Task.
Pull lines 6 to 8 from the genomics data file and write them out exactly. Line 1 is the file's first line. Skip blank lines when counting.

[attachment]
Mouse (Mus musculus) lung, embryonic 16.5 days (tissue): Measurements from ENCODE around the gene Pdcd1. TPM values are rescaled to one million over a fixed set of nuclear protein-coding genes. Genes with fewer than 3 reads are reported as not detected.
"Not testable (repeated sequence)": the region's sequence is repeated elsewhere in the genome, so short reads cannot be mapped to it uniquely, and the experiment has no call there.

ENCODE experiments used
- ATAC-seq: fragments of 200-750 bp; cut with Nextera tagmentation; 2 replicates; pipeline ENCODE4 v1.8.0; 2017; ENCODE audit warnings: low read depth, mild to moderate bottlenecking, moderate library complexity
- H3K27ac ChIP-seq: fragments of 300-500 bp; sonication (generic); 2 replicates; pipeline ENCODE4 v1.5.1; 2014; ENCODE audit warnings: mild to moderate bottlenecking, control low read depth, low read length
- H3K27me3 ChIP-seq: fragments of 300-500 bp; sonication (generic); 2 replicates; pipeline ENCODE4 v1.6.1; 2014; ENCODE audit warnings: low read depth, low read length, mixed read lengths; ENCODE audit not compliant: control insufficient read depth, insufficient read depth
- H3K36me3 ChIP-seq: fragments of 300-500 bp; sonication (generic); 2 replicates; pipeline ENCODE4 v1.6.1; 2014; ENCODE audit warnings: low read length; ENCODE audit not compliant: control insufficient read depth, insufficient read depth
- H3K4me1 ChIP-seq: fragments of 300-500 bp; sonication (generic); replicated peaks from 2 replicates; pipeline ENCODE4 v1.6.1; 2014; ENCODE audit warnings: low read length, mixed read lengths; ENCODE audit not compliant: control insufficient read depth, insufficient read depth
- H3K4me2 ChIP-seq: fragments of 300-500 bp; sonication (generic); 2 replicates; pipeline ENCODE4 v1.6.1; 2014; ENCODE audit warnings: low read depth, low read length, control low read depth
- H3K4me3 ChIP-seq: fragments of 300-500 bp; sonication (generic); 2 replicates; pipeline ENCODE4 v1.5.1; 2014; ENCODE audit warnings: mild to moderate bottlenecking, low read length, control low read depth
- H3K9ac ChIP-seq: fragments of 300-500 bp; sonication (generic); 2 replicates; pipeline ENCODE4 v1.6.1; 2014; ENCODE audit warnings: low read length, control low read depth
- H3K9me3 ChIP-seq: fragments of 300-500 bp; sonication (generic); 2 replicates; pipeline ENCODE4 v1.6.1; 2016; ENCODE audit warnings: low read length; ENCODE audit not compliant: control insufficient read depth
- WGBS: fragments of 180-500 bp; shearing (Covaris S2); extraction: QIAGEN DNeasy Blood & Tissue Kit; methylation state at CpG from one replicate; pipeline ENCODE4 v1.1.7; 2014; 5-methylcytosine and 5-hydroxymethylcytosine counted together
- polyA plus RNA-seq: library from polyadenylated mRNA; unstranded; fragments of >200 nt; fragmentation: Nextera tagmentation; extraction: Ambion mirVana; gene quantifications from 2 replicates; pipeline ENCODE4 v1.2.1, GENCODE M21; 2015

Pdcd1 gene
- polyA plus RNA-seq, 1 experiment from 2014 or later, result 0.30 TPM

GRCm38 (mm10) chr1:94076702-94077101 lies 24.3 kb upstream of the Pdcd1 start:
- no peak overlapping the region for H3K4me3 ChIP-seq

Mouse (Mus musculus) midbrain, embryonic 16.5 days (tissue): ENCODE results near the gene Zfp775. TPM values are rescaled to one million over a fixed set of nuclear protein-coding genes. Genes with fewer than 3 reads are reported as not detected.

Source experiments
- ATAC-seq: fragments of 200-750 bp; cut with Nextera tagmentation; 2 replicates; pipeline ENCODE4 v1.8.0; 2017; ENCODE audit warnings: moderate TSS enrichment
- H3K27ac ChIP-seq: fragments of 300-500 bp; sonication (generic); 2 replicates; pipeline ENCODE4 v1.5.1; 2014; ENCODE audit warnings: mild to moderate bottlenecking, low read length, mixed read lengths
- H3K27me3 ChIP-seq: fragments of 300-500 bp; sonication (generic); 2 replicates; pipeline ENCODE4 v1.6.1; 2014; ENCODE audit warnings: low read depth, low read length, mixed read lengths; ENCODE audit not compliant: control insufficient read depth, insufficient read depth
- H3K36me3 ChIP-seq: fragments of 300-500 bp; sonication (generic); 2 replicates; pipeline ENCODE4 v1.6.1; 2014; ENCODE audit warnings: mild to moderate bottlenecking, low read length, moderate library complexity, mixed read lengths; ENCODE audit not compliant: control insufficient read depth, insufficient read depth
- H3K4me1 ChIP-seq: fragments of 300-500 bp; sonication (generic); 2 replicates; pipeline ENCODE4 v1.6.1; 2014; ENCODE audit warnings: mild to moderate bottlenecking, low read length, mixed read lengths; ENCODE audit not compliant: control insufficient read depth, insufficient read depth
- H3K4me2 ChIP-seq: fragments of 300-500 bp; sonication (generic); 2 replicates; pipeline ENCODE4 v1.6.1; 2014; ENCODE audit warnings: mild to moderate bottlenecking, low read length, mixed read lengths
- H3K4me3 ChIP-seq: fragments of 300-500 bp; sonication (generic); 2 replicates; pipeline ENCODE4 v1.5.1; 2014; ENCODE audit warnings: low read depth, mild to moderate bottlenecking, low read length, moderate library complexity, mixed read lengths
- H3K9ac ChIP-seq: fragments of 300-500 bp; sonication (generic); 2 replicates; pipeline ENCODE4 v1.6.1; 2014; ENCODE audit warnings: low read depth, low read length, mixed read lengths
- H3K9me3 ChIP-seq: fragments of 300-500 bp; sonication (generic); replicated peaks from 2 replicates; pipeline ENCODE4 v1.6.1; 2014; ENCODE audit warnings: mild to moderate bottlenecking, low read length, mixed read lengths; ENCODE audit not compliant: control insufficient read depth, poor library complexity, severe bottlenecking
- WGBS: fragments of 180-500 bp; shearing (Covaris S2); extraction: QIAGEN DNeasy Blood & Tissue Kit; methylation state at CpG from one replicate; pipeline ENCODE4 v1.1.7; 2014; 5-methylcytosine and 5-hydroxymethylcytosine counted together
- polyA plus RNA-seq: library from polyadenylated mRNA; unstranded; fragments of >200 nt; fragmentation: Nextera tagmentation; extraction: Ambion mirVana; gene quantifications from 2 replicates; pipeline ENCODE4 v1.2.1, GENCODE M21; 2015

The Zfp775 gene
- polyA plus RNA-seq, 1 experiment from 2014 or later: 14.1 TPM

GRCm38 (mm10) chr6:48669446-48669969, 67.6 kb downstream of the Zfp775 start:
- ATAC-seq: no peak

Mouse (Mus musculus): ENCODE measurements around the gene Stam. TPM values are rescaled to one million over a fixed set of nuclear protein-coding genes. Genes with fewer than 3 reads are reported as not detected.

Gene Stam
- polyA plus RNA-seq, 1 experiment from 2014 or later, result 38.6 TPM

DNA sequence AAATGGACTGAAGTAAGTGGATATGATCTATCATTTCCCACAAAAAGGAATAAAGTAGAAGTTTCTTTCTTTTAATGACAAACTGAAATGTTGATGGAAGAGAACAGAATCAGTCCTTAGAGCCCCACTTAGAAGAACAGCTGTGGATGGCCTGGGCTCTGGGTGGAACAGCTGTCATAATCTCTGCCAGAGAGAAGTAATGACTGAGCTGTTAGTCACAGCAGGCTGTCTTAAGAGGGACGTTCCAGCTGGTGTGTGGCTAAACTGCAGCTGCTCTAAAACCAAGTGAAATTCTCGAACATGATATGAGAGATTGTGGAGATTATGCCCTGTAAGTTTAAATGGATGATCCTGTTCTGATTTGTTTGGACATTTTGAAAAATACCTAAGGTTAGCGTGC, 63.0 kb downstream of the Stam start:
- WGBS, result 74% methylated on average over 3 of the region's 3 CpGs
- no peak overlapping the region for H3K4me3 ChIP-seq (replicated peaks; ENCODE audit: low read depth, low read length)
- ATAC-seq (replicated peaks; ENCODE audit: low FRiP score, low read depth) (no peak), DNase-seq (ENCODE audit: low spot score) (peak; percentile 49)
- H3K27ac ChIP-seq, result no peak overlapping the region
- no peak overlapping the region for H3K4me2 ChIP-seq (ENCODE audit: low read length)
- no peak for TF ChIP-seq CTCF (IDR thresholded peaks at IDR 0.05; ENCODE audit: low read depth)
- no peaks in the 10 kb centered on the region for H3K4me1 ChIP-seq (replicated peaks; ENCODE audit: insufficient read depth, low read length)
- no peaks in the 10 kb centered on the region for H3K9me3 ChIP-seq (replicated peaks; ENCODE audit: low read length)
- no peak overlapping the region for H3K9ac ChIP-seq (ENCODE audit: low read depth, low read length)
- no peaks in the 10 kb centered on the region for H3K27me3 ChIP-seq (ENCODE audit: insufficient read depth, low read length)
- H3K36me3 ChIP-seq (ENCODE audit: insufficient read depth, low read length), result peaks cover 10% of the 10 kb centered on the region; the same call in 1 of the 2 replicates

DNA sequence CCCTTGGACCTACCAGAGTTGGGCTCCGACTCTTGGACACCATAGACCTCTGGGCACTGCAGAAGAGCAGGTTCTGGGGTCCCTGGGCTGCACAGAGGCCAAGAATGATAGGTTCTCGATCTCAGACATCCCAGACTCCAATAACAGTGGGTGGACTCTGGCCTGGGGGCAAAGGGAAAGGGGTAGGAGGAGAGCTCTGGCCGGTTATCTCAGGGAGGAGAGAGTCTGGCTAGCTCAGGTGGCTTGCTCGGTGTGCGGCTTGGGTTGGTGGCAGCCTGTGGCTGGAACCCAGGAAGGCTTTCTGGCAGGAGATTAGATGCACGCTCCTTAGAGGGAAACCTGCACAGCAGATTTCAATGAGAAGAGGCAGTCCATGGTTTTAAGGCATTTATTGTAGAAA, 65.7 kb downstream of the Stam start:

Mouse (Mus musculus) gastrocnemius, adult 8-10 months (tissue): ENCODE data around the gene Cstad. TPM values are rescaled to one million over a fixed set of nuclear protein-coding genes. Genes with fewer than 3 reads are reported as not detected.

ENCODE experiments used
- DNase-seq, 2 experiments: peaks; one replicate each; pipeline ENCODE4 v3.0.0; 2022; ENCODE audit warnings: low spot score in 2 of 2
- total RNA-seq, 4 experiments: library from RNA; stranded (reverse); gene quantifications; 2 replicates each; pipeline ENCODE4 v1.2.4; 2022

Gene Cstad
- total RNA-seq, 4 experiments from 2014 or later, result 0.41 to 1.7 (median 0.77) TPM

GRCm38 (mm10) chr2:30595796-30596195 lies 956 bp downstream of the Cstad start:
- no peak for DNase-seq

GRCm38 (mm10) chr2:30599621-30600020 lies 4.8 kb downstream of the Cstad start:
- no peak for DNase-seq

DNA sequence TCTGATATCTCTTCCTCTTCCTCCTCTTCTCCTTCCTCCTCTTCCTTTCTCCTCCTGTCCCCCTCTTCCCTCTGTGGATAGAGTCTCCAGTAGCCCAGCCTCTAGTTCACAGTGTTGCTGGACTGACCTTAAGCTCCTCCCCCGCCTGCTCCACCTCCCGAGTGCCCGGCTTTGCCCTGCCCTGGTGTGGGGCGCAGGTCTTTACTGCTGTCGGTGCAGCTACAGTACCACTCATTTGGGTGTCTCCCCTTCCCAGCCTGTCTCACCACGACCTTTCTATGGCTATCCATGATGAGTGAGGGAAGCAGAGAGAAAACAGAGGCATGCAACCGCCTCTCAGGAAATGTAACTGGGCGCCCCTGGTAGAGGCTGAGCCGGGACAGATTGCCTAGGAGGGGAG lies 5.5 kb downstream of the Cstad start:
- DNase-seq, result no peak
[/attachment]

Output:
- H3K27me3 ChIP-seq: fragments of 300-500 bp; sonication (generic); 2 replicates; pipeline ENCODE4 v1.6.1; 2014; ENCODE audit warnings: low read depth, low read length, mixed read lengths; ENCODE audit not compliant: control insufficient read depth, insufficient read depth
- H3K36me3 ChIP-seq: fragments of 300-500 bp; sonication (generic); 2 replicates; pipeline ENCODE4 v1.6.1; 2014; ENCODE audit warnings: low read length; ENCODE audit not compliant: control insufficient read depth, insufficient read depth
- H3K4me1 ChIP-seq: fragments of 300-500 bp; sonication (generic); replicated peaks from 2 replicates; pipeline ENCODE4 v1.6.1; 2014; ENCODE audit warnings: low read length, mixed read lengths; ENCODE audit not compliant: control insufficient read depth, insufficient read depth